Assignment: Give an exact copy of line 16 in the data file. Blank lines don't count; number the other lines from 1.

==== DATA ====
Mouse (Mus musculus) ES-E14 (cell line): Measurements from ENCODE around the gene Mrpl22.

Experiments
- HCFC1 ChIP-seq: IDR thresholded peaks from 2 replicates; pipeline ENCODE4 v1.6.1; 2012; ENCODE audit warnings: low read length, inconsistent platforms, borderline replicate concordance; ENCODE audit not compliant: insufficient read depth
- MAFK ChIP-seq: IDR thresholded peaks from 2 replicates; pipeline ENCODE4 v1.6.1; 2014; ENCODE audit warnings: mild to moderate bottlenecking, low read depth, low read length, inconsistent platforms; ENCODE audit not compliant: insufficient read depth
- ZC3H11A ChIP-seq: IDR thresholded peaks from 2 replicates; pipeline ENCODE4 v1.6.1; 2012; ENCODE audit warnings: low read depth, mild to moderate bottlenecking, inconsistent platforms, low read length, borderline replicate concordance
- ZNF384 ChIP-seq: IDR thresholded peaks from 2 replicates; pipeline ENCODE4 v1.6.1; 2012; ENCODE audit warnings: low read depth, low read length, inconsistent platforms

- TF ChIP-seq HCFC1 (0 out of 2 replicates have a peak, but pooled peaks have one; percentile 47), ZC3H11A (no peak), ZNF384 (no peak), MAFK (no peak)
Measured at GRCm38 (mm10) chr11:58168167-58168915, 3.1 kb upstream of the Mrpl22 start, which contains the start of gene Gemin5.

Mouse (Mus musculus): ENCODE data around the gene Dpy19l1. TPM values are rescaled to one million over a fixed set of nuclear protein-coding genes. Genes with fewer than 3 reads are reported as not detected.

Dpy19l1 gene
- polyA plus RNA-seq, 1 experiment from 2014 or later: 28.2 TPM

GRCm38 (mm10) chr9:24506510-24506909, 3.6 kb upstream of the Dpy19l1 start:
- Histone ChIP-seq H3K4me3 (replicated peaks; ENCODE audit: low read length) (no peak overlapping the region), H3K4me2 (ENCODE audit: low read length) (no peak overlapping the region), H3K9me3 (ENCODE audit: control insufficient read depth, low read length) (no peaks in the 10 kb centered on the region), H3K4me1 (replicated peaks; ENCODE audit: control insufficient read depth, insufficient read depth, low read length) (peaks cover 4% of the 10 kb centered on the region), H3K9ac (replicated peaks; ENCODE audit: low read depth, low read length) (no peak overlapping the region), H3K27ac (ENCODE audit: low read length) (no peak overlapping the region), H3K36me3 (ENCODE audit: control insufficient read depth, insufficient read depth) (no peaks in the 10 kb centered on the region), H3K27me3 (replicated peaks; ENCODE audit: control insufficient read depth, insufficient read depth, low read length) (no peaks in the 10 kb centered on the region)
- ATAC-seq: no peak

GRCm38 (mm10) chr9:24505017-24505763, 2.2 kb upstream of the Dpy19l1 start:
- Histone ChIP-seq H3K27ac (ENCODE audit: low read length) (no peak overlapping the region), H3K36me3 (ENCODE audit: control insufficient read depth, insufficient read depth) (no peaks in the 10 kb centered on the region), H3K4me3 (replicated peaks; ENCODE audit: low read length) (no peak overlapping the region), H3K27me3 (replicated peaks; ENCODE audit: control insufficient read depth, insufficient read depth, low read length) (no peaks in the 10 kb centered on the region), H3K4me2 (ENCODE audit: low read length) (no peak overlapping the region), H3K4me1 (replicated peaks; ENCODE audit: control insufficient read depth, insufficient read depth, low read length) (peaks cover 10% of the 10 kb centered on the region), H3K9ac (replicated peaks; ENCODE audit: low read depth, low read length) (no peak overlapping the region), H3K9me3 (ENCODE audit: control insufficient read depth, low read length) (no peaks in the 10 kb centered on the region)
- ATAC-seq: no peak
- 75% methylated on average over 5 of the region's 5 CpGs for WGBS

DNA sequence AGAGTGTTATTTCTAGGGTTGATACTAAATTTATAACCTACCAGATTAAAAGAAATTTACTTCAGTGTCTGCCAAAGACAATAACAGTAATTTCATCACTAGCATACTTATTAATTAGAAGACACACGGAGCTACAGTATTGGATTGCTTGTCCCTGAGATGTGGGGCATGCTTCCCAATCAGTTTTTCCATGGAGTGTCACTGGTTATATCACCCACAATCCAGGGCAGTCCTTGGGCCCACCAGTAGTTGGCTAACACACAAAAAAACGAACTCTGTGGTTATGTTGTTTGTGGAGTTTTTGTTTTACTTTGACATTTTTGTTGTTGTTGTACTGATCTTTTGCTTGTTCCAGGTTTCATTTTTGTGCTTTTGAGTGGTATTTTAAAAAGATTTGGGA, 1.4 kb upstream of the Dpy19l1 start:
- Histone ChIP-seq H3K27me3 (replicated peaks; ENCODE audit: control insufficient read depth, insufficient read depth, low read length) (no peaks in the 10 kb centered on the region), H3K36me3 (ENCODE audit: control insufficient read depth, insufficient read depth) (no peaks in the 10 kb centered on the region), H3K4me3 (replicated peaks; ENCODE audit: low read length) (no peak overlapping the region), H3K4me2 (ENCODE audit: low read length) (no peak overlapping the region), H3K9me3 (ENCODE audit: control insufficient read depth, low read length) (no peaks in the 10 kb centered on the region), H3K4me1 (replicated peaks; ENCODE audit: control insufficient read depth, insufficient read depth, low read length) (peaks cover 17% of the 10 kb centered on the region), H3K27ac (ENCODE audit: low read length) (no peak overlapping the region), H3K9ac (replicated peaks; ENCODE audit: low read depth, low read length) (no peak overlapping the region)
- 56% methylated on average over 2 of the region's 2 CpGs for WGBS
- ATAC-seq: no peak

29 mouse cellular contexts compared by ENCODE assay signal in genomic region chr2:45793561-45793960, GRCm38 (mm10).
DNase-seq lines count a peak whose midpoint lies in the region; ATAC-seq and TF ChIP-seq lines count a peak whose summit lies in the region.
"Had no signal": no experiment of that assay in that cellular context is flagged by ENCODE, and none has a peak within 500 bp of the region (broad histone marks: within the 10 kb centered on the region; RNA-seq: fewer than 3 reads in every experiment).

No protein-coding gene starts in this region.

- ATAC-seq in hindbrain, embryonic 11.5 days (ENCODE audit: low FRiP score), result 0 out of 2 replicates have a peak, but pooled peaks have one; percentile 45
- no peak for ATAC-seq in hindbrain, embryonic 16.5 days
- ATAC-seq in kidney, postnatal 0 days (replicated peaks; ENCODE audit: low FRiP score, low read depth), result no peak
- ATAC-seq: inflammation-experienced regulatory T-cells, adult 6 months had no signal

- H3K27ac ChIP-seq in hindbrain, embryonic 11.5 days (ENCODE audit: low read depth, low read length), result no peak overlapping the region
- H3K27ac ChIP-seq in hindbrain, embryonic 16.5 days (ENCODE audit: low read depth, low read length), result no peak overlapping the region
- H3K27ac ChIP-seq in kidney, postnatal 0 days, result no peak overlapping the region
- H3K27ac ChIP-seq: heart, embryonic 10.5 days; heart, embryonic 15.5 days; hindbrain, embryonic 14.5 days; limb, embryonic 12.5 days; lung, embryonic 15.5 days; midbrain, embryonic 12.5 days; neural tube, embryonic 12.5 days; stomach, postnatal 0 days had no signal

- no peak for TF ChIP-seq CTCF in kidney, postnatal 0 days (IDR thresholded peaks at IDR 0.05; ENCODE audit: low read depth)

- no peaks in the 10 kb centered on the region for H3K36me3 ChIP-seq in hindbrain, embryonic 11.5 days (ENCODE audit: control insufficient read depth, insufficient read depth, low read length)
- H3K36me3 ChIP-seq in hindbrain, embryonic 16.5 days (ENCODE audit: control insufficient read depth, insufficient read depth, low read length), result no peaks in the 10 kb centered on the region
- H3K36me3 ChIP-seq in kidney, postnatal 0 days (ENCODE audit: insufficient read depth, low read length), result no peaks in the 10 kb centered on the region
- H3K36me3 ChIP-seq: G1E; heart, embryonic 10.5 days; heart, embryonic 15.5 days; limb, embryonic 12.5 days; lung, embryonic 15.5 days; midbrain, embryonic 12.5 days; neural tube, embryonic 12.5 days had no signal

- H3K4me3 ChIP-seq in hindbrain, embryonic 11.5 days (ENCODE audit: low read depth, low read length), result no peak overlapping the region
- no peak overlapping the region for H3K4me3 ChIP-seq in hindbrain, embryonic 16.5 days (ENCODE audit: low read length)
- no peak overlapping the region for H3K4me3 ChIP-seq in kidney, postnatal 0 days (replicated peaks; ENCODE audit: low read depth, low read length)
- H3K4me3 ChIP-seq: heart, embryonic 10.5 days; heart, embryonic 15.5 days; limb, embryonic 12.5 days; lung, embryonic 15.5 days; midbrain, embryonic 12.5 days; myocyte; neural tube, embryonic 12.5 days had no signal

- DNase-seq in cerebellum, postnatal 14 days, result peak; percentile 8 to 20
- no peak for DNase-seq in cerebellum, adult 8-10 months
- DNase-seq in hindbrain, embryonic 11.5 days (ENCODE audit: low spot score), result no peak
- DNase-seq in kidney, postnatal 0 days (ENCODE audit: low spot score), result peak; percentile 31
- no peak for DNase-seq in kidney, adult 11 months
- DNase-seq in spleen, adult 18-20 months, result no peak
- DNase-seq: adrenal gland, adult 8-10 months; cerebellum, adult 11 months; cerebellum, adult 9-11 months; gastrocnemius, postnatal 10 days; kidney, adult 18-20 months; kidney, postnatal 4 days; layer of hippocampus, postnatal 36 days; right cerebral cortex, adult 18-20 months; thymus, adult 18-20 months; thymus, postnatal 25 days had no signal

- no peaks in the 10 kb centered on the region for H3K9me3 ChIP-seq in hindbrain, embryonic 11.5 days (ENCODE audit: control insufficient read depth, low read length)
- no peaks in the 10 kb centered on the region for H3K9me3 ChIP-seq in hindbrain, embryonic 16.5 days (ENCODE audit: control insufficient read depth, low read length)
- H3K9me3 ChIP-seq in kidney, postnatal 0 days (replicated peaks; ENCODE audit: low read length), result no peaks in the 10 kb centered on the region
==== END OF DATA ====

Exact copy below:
- Histone ChIP-seq H3K27ac (ENCODE audit: low read length) (no peak overlapping the region), H3K36me3 (ENCODE audit: control insufficient read depth, insufficient read depth) (no peaks in the 10 kb centered on the region), H3K4me3 (replicated peaks; ENCODE audit: low read length) (no peak overlapping the region), H3K27me3 (replicated peaks; ENCODE audit: control insufficient read depth, insufficient read depth, low read length) (no peaks in the 10 kb centered on the region), H3K4me2 (ENCODE audit: low read length) (no peak overlapping the region), H3K4me1 (replicated peaks; ENCODE audit: control insufficient read depth, insufficient read depth, low read length) (peaks cover 10% of the 10 kb centered on the region), H3K9ac (replicated peaks; ENCODE audit: low read depth, low read length) (no peak overlapping the region), H3K9me3 (ENCODE audit: control insufficient read depth, low read length) (no peaks in the 10 kb centered on the region)